The poems in this issue by Jeffrey Bean speak of the myriad worldly things that a little child sees—rail tracks, maples blazing in October, the first rain of November. By pointing at and naming them, the father-poet discovers with renewed wonderment the inexhaustible details of the world along with his child. Sandra Gilbert’s poems look at paintings that depict culinary scenes—Da Vinci’s The Last Supper, Steen’s Girl Eating Oysters, Grandma Moses’ Thanksgiving Scene, and Rivera’s Tortilla Maker—and see what’s not readily visible on the surface. Through her gaze, eating becomes far more than a neutral activity of everyday living; it’s also a setting where intricate human relationships are played out. David Lee’s two narrative poems are funny and replete with the craziness of real life. In “Globe Mallow,” a place of wild flowers that strike many as extraordinarily beautiful is quite lost on a man who is more interested in dollars. In “Etymology/Diction,” a small town librarian lets a self-deceiving politician know her view of him by means of a rather harsh etymology lesson.

John Nelson’s essay “I Saw What I Saw: Witnesses to Birds and Crimes” describes from firsthand experience the tendency of birders, including himself, to misreport and misidentify birds even though they’ve observed them, taken notes on field markings and compared them with known information about birds’ habitats and behaviors. Nelson tells engaging stories of bird misidentifications, some intentional but most not, drawing an analogy between birders’ unreliability and that of witness testimony in criminal trials. Eyewitness testimony was the gold standard in evidence until the advent of DNA evidence—which in recent years has famously overturned convictions based on supposedly solid witnesses. Whether with bird identity or criminal witness, our preconceptions and imaginations can prevent us from accurately seeing. Dawn Davies’ pensively comic essay “King of the World” is also partly about birds—as well as pet hamsters and rats and other small creatures—which her family’s Cairn terrier Rocky manages to kill over his long and natural lifetime. Despite the elaborate safety systems set up to protect these little creatures, Rocky is so proficient at killing them that he sometimes seems to possess magic powers.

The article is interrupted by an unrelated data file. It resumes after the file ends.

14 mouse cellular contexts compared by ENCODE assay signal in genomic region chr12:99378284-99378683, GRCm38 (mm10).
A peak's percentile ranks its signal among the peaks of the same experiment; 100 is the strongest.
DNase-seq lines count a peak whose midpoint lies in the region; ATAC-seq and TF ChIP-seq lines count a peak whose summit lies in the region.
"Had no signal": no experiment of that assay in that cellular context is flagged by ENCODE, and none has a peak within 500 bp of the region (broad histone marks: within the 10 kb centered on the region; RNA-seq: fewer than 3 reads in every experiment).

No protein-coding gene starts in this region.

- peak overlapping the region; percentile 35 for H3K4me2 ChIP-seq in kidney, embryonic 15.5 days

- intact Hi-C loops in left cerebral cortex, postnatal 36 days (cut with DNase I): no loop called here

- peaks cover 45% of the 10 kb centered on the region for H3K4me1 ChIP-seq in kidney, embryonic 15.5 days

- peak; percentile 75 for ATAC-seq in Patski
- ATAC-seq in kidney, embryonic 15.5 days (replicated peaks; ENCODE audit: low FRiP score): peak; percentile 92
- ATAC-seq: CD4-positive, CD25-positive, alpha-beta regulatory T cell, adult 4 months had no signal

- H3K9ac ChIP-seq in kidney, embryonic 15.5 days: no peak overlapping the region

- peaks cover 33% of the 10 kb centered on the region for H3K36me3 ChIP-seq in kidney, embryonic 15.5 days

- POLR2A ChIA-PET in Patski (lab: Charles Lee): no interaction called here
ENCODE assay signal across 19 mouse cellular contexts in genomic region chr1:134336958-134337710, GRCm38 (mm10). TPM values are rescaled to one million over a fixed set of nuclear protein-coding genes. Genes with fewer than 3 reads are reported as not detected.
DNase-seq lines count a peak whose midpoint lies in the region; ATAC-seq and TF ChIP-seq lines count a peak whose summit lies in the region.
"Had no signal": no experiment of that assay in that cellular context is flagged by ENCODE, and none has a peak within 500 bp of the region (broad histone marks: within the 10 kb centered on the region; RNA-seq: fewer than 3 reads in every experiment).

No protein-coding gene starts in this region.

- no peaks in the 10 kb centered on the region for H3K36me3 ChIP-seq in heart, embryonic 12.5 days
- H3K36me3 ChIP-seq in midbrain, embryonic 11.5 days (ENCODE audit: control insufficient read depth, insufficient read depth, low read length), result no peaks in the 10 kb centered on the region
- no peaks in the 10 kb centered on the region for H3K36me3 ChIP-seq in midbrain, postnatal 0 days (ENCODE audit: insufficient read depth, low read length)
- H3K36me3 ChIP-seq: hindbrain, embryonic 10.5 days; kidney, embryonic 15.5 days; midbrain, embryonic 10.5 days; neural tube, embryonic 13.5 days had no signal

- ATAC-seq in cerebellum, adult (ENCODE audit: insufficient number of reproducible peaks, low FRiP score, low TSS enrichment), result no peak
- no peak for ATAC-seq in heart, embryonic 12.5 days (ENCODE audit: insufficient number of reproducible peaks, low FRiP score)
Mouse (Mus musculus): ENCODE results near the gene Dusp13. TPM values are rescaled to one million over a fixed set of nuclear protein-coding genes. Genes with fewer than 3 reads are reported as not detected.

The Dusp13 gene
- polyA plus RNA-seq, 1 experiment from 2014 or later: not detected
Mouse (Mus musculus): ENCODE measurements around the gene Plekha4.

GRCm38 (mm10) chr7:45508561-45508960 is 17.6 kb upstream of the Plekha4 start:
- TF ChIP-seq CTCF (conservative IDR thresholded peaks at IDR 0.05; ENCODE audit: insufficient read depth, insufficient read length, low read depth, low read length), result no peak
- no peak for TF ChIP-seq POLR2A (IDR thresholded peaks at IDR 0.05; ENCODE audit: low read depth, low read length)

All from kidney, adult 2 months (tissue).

The subject of Kristine Somerville’s visual feature is a tribute to the New York photographer Weegee. Born in Austrian Galicia (now Ukraine), immigrant Arthur Fellig wanted to get as far from his humble beginnings as he could. He succeeded through the creation of a working persona, Weegee, a tough, street-scene photographer. With his porkpie hat and ever-present cigar he took tabloid crime and human-interest photos. During much of his career, Weegee hardly thought of himself as an artist but increasingly became one, as he caught his fellow New Yorkers in intimate, unguarded moments. This issue’s Curio Cabinet, “Jean Cocteau: Master of Disguise,” offers up rare pastel drawings from an artist who spent much of his early career working to cover his shyness by becoming a public extrovert and one of the most graceful and charming talkers in France. Much about Cocteau’s art was in fact an act of concealment. He would become both “the most unknown and the most famous poet,” with an immensely varied oeuvre that included novels, essays, ballets, plays, films and drawings.  Despite his acclaim in several different media—including film, with his classic Beauty and the Beast—Cocteau was a private loner whose fame is as much tied to the legend of the man as to any single achievement from his over-60-year career.


Speer Morgan